Friday 12 Apr 2024
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This article first appeared in The Edge Malaysia Weekly on March 11, 2024 - March 17, 2024

AFTER a challenging period during the Covid-19 pandemic, Karex Bhd — which posted net losses for the first time over two consecutive years — turned the corner last year. The condom maker will now focus on growing its range of offerings with the highest margins — its own branded products as well as yet-to-be-launched synthetic condoms for an undisclosed commercial brand.

Karex breaks down its business into original brand manufacturing (OBM); tender market; and commercial (comprising private labels and other brands, essentially original equipment manufacturer [OEM]). The OBM (20%) and commercial (60%) segments collectively represent about 80% of total sales with the tender business making up the balance.

“You would have imagined condom consumption to increase during the pandemic [since people stayed at home] but the opposite happened as social interactions decreased. Government tenders declined significantly too as allocations moved from HIV to Covid-19-related funds. Its contribution to revenue in 2016 and 2017 was about 40% but stood at only about 20% last year. Therefore, we have been systematically moving out of the government tender segment and growing our own brands,” Karex CEO Goh Miah Kiat tells The Edge.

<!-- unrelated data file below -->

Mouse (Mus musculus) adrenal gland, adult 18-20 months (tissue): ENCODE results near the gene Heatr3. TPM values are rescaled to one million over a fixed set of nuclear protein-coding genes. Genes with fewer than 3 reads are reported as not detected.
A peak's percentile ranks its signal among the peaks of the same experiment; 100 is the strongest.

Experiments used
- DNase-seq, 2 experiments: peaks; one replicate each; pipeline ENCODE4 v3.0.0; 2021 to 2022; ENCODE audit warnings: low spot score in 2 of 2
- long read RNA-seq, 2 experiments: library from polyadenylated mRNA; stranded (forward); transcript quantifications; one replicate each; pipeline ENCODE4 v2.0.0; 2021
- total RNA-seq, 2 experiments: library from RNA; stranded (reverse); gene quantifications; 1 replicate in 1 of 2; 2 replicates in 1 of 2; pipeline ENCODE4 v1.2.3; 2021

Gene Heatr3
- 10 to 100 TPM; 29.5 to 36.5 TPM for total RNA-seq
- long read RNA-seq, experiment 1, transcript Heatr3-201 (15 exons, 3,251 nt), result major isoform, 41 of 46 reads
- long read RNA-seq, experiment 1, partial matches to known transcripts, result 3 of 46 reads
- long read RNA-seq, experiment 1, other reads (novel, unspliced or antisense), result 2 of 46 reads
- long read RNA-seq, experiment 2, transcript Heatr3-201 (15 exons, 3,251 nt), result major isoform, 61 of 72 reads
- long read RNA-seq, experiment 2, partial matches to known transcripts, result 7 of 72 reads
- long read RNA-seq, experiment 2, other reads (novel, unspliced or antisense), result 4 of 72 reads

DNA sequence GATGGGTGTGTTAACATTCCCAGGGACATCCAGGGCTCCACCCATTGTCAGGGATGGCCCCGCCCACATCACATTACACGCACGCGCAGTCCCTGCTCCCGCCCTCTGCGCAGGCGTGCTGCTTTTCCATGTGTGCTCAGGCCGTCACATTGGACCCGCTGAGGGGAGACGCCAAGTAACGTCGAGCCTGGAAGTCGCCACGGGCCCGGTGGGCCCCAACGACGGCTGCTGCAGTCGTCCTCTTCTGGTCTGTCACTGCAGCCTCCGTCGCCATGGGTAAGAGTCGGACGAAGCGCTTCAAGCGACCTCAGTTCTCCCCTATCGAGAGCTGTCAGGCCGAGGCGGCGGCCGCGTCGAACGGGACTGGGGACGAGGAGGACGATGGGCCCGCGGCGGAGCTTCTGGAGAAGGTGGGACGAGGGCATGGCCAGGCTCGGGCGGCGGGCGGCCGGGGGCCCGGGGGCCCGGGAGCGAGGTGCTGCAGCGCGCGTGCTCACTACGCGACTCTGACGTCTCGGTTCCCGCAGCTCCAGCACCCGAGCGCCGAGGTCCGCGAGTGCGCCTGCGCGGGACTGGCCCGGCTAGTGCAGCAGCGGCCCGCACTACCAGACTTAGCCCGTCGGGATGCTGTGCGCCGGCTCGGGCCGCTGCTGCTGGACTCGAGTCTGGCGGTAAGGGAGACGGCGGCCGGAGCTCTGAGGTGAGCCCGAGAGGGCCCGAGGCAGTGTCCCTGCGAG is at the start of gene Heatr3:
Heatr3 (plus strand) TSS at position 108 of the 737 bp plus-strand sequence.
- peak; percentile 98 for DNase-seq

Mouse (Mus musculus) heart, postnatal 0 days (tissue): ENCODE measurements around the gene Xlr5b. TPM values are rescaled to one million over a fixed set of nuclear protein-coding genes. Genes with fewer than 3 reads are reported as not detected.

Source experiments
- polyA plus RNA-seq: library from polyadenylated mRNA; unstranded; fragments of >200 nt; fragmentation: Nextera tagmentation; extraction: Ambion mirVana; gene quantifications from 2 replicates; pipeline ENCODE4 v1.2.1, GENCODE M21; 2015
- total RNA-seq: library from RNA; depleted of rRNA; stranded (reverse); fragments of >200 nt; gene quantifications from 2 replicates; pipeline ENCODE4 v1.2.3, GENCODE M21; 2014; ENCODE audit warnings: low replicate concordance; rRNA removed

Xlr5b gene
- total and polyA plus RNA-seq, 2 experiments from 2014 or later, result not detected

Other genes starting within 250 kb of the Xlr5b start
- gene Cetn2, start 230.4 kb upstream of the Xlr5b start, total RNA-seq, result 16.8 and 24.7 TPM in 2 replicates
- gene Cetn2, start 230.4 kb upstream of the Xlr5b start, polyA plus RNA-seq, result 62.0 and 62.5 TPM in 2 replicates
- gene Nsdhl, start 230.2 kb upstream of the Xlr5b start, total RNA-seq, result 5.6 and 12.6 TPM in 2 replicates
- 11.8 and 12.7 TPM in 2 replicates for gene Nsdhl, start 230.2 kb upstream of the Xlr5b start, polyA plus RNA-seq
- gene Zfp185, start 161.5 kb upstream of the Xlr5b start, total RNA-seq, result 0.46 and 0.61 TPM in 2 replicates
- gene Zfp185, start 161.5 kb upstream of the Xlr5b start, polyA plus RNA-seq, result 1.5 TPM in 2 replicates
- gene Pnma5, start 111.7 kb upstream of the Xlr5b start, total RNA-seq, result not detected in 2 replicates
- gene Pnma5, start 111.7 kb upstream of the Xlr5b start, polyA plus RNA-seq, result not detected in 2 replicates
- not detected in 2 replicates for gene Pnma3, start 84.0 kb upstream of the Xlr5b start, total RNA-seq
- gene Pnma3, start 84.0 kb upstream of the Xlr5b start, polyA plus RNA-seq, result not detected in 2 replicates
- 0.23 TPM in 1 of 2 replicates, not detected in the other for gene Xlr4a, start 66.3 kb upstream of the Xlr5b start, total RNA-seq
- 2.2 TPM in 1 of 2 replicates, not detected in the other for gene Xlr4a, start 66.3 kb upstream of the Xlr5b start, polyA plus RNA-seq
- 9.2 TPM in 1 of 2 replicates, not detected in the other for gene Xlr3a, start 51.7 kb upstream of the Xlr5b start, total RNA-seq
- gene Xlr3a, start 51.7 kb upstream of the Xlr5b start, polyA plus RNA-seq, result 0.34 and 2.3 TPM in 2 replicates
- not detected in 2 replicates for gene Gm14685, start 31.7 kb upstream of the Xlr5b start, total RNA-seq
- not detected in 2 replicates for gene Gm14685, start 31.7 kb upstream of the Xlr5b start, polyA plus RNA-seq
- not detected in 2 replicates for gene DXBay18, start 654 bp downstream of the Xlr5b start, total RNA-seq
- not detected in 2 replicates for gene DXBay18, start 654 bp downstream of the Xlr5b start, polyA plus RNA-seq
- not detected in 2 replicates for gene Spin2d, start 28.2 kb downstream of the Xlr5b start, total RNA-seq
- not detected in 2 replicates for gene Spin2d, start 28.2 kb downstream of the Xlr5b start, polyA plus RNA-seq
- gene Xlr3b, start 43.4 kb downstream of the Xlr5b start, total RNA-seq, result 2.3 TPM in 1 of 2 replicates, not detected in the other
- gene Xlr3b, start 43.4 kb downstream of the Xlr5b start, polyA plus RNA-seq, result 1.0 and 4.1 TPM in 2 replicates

Karex’s own branded segment was created a few years after its initial public offering on the Main Board of Bursa Malaysia in November 2013.  Karex said that the move would fatten its margins. 

“Our own brand and commercial segments are expected to grow quite a bit but the tender segment is expected to remain where it is now. There have been questions such as how long the government will continue to distribute free condoms as the United Nations has managed to curb HIV infections to 1.2 million new infections a year, whereas STIs (sexually transmitted infections) are down to about one million new infections today,” says Goh, describing some of the rationale shaping government decisions.

Product offerings are categorised into three divisions: (i) sexual wellness, representing more than 90% of the group’s total sales mix; (ii) medical (7%, comprising strobe covers, catheters and gloves); and (iii) other distributed products making up the balance. Personal lubricants, which come under Karex’s sexual wellness suite of offerings, have continued to gain momentum amid a changing regulatory environment, leading sales to grow more than 200% over the last five years.

Goh explains that lubricants were not very well regulated in the past and were manufactured by cosmetic companies.

“However, in the past few years, with sexual health education improving, medical product regulators realised that personal lubricants are sensitive products as they are used in sensitive regions and internally most of the time. Therefore, authorities have classified them as medical products. This made them too troublesome for non-medical product manufacturers to produce. Hence, we have been getting a lot of this business as we do have the certifications and know how to service this market as a medical product manufacturer,” he says.

While a recovery in condom sales mainly contributed to the division’s performance, personal lubricants grew more than 25% from the previous year’s record sales total.

“There remains a huge potential for this product subcategory as the market for personal lubricants continues to become increasingly regulated and sexual health education surrounding the product improves,” says Goh.